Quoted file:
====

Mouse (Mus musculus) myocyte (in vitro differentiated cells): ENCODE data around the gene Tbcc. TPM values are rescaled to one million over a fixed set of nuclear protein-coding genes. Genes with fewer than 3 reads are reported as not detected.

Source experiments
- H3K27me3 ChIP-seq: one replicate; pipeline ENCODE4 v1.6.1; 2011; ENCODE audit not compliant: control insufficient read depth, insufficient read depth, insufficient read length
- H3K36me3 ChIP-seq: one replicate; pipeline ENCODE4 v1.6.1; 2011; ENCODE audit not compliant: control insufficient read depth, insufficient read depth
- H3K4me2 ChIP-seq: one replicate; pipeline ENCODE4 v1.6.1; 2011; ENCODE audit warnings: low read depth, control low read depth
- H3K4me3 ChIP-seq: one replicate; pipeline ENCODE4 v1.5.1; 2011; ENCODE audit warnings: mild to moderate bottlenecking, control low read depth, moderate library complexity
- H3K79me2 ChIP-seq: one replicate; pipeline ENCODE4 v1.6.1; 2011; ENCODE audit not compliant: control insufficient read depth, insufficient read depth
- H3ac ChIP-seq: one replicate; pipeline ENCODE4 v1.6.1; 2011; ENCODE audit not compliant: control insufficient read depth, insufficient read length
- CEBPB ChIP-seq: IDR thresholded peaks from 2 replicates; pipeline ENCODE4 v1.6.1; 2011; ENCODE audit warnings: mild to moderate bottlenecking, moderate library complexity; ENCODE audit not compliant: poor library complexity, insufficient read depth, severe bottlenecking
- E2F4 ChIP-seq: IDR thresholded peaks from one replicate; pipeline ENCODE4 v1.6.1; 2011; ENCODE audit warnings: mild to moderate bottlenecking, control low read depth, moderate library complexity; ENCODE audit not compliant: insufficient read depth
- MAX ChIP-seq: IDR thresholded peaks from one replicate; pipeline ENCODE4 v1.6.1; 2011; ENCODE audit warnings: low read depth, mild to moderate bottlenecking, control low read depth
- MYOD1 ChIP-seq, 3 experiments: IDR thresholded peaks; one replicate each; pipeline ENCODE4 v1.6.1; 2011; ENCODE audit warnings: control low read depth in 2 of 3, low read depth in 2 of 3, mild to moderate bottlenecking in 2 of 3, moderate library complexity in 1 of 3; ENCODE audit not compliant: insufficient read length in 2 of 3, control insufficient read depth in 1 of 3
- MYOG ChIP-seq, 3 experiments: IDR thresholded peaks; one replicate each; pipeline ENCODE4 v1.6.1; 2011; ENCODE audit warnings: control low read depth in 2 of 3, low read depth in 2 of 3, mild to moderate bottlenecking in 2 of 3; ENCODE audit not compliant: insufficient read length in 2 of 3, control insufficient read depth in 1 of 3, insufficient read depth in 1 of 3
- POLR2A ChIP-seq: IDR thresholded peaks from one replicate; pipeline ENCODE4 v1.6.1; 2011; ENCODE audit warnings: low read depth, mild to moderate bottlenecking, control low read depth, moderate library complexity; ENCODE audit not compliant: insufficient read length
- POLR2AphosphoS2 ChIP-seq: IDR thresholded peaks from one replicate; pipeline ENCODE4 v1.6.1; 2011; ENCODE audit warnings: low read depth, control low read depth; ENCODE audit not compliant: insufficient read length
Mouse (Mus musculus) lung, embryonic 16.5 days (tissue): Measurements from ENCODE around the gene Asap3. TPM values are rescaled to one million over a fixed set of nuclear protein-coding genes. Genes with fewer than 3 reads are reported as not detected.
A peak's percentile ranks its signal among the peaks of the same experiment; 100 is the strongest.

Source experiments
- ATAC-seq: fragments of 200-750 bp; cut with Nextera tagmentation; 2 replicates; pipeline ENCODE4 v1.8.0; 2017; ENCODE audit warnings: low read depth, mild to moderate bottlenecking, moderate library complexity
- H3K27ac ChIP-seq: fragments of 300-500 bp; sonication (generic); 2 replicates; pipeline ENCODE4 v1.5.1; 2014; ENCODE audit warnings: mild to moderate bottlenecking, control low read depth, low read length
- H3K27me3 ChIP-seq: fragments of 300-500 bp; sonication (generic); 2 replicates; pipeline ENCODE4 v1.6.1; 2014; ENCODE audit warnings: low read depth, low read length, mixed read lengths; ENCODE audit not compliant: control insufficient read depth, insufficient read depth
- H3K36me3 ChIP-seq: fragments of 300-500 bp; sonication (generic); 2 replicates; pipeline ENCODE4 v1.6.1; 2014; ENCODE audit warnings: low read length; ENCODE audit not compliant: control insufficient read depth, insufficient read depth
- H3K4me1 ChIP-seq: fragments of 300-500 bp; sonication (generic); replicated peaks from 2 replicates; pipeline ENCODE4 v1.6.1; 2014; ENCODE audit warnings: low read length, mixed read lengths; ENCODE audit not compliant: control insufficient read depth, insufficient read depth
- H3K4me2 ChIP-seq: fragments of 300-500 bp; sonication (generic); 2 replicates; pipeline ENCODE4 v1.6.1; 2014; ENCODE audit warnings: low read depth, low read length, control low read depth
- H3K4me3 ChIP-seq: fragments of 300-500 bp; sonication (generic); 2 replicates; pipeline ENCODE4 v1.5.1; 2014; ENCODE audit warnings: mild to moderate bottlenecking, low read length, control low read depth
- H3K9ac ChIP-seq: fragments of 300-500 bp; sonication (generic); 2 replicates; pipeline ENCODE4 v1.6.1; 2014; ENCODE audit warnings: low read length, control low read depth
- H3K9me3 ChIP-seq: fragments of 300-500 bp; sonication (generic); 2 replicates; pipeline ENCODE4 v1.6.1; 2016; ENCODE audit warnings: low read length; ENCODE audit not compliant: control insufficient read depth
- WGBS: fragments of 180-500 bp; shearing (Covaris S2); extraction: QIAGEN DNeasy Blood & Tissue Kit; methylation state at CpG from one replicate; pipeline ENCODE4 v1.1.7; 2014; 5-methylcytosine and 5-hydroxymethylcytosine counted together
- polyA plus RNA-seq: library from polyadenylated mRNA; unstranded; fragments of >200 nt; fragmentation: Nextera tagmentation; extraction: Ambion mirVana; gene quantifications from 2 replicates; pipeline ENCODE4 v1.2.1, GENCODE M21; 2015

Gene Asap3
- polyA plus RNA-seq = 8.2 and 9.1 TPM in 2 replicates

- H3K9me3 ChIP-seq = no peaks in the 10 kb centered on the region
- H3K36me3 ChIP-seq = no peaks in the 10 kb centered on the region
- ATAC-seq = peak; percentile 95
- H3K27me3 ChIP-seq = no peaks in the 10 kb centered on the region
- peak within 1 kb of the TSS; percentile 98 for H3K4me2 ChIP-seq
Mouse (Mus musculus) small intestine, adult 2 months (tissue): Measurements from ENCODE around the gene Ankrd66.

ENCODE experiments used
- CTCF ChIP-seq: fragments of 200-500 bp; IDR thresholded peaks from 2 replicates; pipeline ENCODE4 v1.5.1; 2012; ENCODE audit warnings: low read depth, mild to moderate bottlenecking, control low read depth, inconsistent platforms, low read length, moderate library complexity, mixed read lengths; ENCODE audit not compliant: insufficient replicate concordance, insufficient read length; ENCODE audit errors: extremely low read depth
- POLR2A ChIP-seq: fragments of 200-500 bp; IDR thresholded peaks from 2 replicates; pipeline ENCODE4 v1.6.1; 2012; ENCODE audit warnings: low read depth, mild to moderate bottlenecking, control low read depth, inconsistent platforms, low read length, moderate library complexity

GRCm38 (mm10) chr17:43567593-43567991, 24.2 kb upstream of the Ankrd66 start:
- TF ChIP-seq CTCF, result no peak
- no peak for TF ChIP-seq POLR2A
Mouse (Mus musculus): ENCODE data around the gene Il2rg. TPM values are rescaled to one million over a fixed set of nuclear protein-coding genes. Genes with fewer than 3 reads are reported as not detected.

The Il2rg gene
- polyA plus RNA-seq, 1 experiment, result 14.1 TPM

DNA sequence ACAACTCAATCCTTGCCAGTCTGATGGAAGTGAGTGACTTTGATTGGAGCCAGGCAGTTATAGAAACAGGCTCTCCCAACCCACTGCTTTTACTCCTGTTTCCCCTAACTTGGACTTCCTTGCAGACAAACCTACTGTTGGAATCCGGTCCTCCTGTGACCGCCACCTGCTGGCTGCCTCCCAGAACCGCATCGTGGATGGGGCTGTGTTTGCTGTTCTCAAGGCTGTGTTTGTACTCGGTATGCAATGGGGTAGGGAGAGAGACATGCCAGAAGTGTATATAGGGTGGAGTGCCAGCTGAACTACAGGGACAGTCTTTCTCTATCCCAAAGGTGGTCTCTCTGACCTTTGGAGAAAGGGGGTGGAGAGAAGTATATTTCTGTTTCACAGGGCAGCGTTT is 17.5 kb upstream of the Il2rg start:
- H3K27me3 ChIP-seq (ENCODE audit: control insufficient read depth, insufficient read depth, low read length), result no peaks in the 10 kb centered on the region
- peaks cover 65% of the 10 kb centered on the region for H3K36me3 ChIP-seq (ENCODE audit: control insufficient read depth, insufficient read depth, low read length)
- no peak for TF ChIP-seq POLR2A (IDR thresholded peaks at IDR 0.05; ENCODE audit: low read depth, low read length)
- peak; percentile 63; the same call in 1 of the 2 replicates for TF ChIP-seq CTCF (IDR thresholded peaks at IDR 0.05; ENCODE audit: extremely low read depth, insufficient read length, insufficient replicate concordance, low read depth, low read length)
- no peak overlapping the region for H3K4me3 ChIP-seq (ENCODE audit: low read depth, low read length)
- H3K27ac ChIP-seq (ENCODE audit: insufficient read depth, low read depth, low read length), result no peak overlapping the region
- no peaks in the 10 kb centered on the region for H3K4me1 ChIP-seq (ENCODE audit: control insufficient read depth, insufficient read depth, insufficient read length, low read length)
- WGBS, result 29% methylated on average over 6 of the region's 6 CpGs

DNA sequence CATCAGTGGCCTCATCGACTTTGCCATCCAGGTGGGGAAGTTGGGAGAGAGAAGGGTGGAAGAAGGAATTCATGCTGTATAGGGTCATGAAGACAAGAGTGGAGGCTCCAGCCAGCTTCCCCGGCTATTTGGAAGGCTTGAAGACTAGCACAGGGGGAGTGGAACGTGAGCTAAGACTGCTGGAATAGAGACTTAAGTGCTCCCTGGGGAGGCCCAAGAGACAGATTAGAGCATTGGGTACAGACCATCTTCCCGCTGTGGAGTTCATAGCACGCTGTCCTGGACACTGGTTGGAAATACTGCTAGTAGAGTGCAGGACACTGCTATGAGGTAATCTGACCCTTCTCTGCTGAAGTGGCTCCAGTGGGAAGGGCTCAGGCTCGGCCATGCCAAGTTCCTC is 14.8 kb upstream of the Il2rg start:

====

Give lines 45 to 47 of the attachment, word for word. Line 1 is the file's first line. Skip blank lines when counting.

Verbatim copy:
The Il2rg gene
- polyA plus RNA-seq, 1 experiment, result 14.1 TPM

DNA sequence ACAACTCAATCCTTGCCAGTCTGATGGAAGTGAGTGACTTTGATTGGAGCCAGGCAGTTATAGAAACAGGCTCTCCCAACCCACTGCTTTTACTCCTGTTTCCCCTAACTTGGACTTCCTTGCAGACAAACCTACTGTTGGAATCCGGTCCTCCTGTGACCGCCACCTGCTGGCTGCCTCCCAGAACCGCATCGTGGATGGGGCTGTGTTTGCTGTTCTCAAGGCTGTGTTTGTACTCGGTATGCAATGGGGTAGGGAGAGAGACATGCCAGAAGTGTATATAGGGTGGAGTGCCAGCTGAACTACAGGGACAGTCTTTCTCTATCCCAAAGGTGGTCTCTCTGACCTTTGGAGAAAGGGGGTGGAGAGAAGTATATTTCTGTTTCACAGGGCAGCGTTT is 17.5 kb upstream of the Il2rg start: